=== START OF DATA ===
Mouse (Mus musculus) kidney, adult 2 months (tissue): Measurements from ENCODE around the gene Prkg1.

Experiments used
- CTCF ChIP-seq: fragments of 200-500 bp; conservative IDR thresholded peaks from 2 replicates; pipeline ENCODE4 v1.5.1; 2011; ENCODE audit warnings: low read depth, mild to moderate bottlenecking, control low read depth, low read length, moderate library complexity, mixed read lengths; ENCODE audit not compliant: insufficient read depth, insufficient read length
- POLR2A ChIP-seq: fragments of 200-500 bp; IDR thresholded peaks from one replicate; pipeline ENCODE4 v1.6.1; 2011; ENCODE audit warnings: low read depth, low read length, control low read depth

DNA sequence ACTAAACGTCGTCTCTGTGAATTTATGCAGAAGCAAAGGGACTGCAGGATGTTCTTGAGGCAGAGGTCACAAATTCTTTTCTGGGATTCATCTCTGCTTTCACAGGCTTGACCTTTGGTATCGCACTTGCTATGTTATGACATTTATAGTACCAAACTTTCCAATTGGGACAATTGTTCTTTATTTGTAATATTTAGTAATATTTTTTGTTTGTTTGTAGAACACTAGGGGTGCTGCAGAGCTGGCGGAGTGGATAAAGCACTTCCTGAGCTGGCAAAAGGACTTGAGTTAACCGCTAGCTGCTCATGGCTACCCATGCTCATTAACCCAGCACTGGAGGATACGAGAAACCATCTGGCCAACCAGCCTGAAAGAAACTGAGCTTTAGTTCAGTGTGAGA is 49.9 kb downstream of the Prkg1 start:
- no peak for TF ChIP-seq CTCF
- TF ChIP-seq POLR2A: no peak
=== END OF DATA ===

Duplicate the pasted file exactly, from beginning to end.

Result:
Mouse (Mus musculus) kidney, adult 2 months (tissue): Measurements from ENCODE around the gene Prkg1.

Experiments used
- CTCF ChIP-seq: fragments of 200-500 bp; conservative IDR thresholded peaks from 2 replicates; pipeline ENCODE4 v1.5.1; 2011; ENCODE audit warnings: low read depth, mild to moderate bottlenecking, control low read depth, low read length, moderate library complexity, mixed read lengths; ENCODE audit not compliant: insufficient read depth, insufficient read length
- POLR2A ChIP-seq: fragments of 200-500 bp; IDR thresholded peaks from one replicate; pipeline ENCODE4 v1.6.1; 2011; ENCODE audit warnings: low read depth, low read length, control low read depth

DNA sequence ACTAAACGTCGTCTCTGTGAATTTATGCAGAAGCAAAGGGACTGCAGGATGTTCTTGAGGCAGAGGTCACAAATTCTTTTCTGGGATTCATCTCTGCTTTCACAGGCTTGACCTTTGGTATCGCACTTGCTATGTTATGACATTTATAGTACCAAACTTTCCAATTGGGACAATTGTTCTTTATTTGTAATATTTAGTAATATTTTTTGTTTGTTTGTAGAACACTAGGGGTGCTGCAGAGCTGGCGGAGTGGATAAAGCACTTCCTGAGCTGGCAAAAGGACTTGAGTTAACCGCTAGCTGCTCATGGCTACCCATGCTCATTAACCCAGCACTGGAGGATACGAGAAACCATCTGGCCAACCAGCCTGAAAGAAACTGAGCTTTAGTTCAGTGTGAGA is 49.9 kb downstream of the Prkg1 start:
- no peak for TF ChIP-seq CTCF
- TF ChIP-seq POLR2A: no peak